2

Let's say I want to embark on a PhD in Europe, but I still have to find good positions to apply for. What steps do you recommend me to follow to narrow down the possibilities? What steps do you recommend to select some good options?

Should I think first a viable project, or should I stay flexible? Should I just look online for some position in the research fields I like most, or should I maybe focus my attention on professors, institutes, or should I even select the country first? Should I rely on the contacts of my bachelor and master universities professors, or should I try by my own means?

Note for moderators: this should not be considered a shopping question, as I'm not asking for a tip about an individual program or university, this community post shows quite clearly that that policy doesn't apply to this question.

  • 3
    The first thing to think about imo is "am I prepared to put in the time to really learn the language". Because if you don´t you will very likely be lost socially (i.e. alone, or stuck in the local expat group from your own country), and there is a real danger this also has a significant impact on your work. P.S. Be prepared having to force people to speak to you in their own language. Many like to "practice" their mediocre English, at your cost. – Karl Mar 8 at 18:08
  • I wouldn’t consider this a shopping question, but it is probably too broad...the best strategy will depend on many individual factors. – cag51 Mar 10 at 1:56
  • I didn't want to ask a question too individual... what factors do you think matter most? – carlo Mar 10 at 10:06
4

Every country in Europe is different when it comes to PhDs. What exist at most is the recognition of a PhD delivered in one European country as nearly equivalent to a PhD delivered in another.

France, Germany, Italy, Poland have more or less different notions of PhD and a huge lot of facilities delivering PhD (in France, be aware of our Grandes Écoles: some of them, like École Polytechnique or ENS, deliver PhDs). French CIFRE is pretty unique, even if of course you have near equivalent in other European countries.

I've got a French PhD in AI (in 1990). The formal title is Docteur de l'Université. Stricto sensu there is no PhD in France.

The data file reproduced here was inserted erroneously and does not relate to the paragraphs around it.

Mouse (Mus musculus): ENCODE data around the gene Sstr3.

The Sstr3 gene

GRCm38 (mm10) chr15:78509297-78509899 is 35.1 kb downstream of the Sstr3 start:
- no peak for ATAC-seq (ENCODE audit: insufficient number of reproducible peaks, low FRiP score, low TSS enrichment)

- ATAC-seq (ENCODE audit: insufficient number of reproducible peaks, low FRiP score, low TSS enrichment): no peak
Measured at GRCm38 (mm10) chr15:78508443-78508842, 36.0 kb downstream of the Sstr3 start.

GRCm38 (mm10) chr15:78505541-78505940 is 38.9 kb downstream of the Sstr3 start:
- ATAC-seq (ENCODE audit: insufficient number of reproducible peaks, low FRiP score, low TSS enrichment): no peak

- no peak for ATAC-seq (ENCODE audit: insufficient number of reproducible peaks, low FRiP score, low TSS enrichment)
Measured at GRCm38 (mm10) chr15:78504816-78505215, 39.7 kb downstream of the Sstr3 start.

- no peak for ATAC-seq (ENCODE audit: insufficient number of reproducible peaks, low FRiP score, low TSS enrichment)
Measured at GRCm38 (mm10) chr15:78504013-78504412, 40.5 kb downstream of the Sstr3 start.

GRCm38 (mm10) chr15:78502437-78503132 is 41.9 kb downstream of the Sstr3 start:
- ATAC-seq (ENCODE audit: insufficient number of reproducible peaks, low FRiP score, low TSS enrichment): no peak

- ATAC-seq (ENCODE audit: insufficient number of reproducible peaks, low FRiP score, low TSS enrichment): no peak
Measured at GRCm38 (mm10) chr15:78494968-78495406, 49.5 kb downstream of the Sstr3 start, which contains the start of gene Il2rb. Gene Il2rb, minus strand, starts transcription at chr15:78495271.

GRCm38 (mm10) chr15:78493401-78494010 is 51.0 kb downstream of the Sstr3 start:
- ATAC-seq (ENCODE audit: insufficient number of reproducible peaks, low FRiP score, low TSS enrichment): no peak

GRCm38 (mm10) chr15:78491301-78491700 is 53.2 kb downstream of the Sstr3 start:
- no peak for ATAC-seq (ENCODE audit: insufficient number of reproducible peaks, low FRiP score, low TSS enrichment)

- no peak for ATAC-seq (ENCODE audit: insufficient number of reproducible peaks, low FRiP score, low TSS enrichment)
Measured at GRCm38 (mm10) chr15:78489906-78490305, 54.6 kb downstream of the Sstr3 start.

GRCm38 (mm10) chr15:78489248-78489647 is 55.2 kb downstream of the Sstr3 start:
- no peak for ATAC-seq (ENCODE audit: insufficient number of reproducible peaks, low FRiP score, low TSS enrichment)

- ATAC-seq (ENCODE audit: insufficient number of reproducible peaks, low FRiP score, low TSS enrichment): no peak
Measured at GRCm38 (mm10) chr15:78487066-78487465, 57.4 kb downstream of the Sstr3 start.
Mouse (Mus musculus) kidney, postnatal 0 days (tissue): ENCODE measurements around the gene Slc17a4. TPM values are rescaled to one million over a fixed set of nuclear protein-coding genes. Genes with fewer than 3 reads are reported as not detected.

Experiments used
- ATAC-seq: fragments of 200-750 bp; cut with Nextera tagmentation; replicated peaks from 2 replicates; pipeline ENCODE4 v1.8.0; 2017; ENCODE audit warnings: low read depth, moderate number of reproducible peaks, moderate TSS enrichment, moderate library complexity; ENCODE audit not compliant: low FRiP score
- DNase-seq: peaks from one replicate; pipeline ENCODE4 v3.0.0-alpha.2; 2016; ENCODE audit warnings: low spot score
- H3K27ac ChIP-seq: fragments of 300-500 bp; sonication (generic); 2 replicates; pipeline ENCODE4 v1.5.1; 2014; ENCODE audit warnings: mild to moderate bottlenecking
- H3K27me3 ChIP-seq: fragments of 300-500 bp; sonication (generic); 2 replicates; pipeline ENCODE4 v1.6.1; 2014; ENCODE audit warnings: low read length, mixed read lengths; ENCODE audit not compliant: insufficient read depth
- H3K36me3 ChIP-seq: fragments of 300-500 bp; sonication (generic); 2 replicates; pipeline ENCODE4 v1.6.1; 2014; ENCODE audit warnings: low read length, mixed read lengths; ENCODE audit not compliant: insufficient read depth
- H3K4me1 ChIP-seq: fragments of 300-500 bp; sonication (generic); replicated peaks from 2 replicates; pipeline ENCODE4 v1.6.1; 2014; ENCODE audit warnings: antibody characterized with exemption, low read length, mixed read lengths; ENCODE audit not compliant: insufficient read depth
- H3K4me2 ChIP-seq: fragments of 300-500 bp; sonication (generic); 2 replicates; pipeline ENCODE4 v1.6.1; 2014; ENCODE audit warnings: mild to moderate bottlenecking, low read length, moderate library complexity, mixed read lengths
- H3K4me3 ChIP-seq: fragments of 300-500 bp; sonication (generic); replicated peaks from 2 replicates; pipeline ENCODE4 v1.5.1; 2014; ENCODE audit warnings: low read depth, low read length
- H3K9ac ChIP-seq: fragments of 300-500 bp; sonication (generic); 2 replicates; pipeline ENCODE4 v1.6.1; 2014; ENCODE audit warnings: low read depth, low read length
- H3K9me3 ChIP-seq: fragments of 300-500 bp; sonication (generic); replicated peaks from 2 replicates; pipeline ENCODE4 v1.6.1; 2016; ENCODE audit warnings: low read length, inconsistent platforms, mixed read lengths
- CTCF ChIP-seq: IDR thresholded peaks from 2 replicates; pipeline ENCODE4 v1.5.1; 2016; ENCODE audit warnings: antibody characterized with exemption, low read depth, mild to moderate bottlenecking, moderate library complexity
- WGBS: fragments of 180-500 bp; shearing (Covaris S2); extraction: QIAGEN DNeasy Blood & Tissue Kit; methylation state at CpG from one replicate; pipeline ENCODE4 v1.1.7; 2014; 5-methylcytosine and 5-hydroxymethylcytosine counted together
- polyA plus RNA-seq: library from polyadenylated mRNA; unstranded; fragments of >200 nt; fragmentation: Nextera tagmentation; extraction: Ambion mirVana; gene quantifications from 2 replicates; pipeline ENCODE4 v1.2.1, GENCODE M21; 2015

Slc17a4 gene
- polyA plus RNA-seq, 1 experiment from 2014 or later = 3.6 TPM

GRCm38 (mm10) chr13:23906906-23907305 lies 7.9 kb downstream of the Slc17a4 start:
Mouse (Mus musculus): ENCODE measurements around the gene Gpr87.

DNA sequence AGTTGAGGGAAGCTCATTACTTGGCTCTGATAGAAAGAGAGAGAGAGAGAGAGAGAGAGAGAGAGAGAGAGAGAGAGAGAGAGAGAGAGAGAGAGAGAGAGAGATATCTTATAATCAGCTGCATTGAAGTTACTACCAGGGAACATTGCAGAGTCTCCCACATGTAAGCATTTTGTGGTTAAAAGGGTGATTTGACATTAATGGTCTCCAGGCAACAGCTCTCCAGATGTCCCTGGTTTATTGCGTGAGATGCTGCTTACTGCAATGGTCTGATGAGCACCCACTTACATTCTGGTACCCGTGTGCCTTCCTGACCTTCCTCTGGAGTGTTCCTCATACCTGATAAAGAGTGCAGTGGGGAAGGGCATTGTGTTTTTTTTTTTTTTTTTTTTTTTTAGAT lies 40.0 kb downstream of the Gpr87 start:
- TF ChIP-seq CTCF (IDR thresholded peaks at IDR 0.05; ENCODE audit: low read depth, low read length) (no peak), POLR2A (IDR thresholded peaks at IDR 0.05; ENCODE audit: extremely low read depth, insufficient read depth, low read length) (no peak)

Should I think first a viable project, or should I stay flexible? Should I just look online for some position in the research fields I like most, or should I maybe focus my attention on professors, institutes, or should I even select the country first? Should I rely on the contacts of my bachelor and master universities professors, or should I try by my own means?

A PhD is mostly a human adventure. Not all PhDs get a job in academia (after it). Not all PhD graduates are paid for their PhD. A good PhD depends upon the people you are doing it (more than the institutions you are doing it).

You forgot to explain the most important.

why do you want to start a PhD? In what scientific domain?

In France, rules are different for a PhD in philosophy of science (or in medieval history) and for a PhD in computer science: in practice, you are required to get funded in computer science, but not in philosophy of science. I guess the rules are also different in Italy or in Germany (even the formal title is different).

The german Doktoringenieur title has no exact equivalent in France. Of course you do find near-equivalent.

The European research funding programme like H2020 have hard time defining what approximately is an European PhD. In practice they are funding many PhDs.

My opinion is that you should look for PhD advisors (so persons and their scientific work and reputation, not institutions).

| improve this answer | |
  • Why the downvote? What did I say which is wrong. Please comment – Basile Starynkevitch Mar 8 at 15:29
  • I think your first sentence gives the impression that you're saying not to do a PhD in Europe. It might be clearer if you said "Every country in Europe is different when it comes to PhDs." – jmite Mar 8 at 15:59
  • Right: I am not a native English speaker – Basile Starynkevitch Mar 8 at 16:05
  • nice answer, although it leads to another question, this one. – carlo Mar 8 at 21:57

Your Answer

By clicking “Post Your Answer”, you agree to our terms of service, privacy policy and cookie policy

Not the answer you're looking for? Browse other questions tagged or ask your own question.